Why SyFy’s The Expanse is just as good as James S. A. Corey ‘s books

The Expanse is a fast-paced, ultra-addictive sci fi book-series by James S.A. Corey, who is not one guy, but two, namely Daniel Abraham and Ty Frank. While I salute both of them for their excellent story-telling and strict observation of the old writer’s maxim “Action And Conflict Work Best”, this is not about them.

First, there was TV
Kidding, I do not watch analog TV, I watch series online. Furthermore, I watch my feeds on Twitter, always looking for inspiration. Which is how found out about the SyFy Original Series The Expanse.

I watched three episodes and was totally hooked. Since I couldn’t wait, I bought all the books and read them, one after the other, one book per day. I have actually just finished the last and also finished watching Season 1 of The Expanse on SyFy. So I thought I’d write this down while it’s still fresh.

This is an analysis of how SyFy’s adaption of the series to the small screen compares to the series’ books so far, namely Leviathan Wakes, Caliban’s War, Abbadon’s Gate, Cibola Burn and Nemesis Games.

Which means there will be spoilers, though I’ll try to avoid major ones.

The Expanse is rife with conflicts
Set 200 years into the future, the central conflict of the series plays out between Earth and Mars, with the Asteroid Belt wedged in between.

Former-human-colony-turned-independent-planet Mars envies Earth its blue skies and vast freedom, while Earth is well aware of the fact that Mars commands the better-equipped navy.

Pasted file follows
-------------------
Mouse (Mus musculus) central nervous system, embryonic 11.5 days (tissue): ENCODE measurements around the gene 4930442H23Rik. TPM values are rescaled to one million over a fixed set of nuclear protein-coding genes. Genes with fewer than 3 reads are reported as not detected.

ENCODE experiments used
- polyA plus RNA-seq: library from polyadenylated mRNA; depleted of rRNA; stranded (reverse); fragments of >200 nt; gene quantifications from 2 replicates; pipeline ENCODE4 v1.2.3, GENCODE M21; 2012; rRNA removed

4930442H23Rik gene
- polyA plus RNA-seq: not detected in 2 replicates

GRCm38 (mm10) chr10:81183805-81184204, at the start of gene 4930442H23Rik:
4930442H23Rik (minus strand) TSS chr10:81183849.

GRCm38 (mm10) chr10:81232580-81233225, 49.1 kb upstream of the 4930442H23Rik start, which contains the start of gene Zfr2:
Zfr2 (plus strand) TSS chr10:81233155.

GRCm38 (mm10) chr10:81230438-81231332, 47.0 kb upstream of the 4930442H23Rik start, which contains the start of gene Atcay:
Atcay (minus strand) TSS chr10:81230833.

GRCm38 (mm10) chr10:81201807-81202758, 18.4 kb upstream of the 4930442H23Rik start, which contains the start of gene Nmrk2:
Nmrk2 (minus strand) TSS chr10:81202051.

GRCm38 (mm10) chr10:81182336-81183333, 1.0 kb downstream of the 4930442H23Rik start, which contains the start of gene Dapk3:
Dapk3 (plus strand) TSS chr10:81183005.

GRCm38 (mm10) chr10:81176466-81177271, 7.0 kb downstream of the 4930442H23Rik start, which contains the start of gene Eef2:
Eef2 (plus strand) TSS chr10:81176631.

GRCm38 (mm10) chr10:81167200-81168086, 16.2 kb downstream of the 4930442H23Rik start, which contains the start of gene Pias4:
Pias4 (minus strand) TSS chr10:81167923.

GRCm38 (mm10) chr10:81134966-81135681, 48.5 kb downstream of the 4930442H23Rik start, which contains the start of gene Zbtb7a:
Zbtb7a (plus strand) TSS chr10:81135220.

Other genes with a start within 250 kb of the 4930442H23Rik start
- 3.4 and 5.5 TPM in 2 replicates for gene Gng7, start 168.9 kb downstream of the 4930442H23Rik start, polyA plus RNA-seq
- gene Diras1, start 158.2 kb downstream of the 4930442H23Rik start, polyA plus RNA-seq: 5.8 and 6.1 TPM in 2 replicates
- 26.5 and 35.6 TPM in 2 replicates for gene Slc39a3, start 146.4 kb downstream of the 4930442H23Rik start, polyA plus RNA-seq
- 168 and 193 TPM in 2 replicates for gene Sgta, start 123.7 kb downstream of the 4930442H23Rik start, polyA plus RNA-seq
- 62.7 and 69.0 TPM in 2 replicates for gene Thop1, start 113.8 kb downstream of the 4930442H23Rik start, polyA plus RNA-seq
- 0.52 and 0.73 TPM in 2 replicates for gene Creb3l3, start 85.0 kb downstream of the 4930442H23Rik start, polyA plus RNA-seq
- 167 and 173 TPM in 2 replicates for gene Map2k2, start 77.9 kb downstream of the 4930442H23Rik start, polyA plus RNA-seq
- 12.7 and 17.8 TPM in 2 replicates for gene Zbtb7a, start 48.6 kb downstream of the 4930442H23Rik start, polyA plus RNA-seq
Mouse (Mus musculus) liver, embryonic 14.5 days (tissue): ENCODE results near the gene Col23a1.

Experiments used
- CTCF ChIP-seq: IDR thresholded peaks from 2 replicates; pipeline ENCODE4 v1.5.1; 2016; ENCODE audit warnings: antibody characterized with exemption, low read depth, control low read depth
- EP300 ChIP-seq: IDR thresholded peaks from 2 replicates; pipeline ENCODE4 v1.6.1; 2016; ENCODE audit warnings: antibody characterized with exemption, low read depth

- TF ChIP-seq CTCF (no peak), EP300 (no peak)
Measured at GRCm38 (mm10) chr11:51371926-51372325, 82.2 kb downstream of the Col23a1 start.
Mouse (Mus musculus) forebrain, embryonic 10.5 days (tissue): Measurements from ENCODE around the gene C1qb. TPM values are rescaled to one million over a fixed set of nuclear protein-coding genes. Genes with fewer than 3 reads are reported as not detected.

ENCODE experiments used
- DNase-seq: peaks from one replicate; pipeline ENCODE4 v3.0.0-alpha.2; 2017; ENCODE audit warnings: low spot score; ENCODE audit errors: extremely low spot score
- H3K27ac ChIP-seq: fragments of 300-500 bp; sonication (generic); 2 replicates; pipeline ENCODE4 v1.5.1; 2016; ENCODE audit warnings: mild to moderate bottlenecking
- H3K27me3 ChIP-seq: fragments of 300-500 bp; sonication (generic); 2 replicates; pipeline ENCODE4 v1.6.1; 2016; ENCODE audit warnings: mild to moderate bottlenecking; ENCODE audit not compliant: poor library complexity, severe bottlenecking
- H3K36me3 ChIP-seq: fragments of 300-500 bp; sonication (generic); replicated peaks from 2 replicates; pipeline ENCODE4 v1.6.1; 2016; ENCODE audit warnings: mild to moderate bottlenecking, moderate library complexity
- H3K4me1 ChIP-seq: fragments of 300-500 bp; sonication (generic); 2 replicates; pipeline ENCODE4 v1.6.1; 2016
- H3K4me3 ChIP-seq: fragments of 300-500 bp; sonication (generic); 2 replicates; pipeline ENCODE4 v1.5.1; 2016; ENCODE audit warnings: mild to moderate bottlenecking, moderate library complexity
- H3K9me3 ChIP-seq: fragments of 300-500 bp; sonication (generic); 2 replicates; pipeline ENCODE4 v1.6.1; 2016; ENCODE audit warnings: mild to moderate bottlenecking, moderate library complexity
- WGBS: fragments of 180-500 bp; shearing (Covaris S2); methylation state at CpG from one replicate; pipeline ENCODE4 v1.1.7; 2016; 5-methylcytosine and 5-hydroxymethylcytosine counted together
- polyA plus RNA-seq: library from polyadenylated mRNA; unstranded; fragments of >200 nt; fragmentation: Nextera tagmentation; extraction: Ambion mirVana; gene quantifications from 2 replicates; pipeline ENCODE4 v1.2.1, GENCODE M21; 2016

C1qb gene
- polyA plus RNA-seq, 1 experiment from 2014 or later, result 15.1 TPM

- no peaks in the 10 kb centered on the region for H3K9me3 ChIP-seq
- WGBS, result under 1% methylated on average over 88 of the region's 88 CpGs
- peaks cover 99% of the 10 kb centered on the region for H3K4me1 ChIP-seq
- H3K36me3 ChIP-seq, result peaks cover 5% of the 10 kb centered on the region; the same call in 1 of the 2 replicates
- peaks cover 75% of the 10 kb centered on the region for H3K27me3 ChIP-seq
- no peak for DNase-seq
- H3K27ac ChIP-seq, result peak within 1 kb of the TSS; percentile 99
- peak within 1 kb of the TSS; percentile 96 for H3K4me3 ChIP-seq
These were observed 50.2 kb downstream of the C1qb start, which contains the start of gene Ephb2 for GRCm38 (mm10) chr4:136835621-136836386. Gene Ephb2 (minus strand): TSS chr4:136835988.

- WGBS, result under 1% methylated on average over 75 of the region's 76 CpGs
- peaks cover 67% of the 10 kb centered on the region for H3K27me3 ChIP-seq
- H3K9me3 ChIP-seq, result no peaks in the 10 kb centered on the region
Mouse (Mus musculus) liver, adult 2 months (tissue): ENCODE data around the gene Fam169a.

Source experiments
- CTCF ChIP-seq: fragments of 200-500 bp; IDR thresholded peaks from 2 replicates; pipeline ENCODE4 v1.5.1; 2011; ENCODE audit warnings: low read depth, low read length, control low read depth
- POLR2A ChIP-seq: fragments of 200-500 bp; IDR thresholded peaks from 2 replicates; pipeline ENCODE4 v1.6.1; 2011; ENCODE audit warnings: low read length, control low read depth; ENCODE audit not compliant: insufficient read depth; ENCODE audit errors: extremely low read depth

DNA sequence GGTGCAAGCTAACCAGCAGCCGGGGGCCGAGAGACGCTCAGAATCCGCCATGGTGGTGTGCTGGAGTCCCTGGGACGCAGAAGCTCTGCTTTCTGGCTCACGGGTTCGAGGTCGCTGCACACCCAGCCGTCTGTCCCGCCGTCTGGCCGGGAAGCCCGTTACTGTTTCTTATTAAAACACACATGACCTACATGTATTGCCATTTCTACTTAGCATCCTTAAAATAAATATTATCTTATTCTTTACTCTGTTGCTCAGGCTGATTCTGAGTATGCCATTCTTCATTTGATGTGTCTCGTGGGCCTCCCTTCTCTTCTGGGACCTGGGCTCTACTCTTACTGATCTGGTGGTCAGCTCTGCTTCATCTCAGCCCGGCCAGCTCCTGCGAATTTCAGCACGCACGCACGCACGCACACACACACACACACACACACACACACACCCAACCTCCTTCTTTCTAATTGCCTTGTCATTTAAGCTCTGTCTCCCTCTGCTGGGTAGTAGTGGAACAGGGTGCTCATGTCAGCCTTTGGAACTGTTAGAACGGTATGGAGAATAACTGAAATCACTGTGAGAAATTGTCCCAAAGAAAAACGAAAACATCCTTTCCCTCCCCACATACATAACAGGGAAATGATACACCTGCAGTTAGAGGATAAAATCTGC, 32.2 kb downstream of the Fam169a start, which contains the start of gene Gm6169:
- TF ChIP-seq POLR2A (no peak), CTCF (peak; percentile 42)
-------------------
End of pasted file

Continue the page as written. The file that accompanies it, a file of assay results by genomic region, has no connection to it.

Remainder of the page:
Nevertheless, they have formed an uneasy alliance over the Belt, populated by the Belters, humans, who, over the span of generations, have physically adapted to the low gravity. Belters mine the asteroids for precious resources that are available neither on Earth nor Mars and coveted by both. The Belt itself is heavily dependant on the Earth corporations its people work for. Which is why many of these people resent Earth, seeing themselves treated as second-class citizens, a sentiment that is heavily exploited by the Outer Planets Alliance (OPA), a semi-terrorist trade union and every capitalist’s nightmare. The OPA wants independence for the Belt above everything else, no matter the cost.

So, everyone already has their own agenda, but when a new and so far unknown player enters the board and tries to turn this already smoldering conflict into open war, a set of unlikely heroes is called upon to save the solar system.

The cast and crew are diverse
Earth-born and downright righteous first officer James Holden, competent chief engineer and Belter Naomi Nagata, her Earth-born techie sidekick Amos Burton and soft-hearted Martian pilot Alex Kamal become the center of attention, when their ship, the ice-hauler Canterbury, is blown up by what appears to be a Martian stealth ship, and James Holden, bent on revenge, thinks it an incredibly bright idea to announce just that to the entire solar system. When yet another ship dies in their wake under suspicious circumstances, they are wanted not only by Mars, but also by Earth. Their only hope is one Fred Johnson, an Earther who has turned into one of the most prominent figures within the OPA.

On Earth itself, the incredibly gifted and charmingly outspoken UN-under-secretary Chrisjen Avasarala has to unpack her entire arsenal of diplomatic skill and blackmail to find the truth, and on Ceres Station in the Belt, desillusioned Detective Miller finds out that a missing person’s case he is working might actually be linked to what happened to the Canterbury.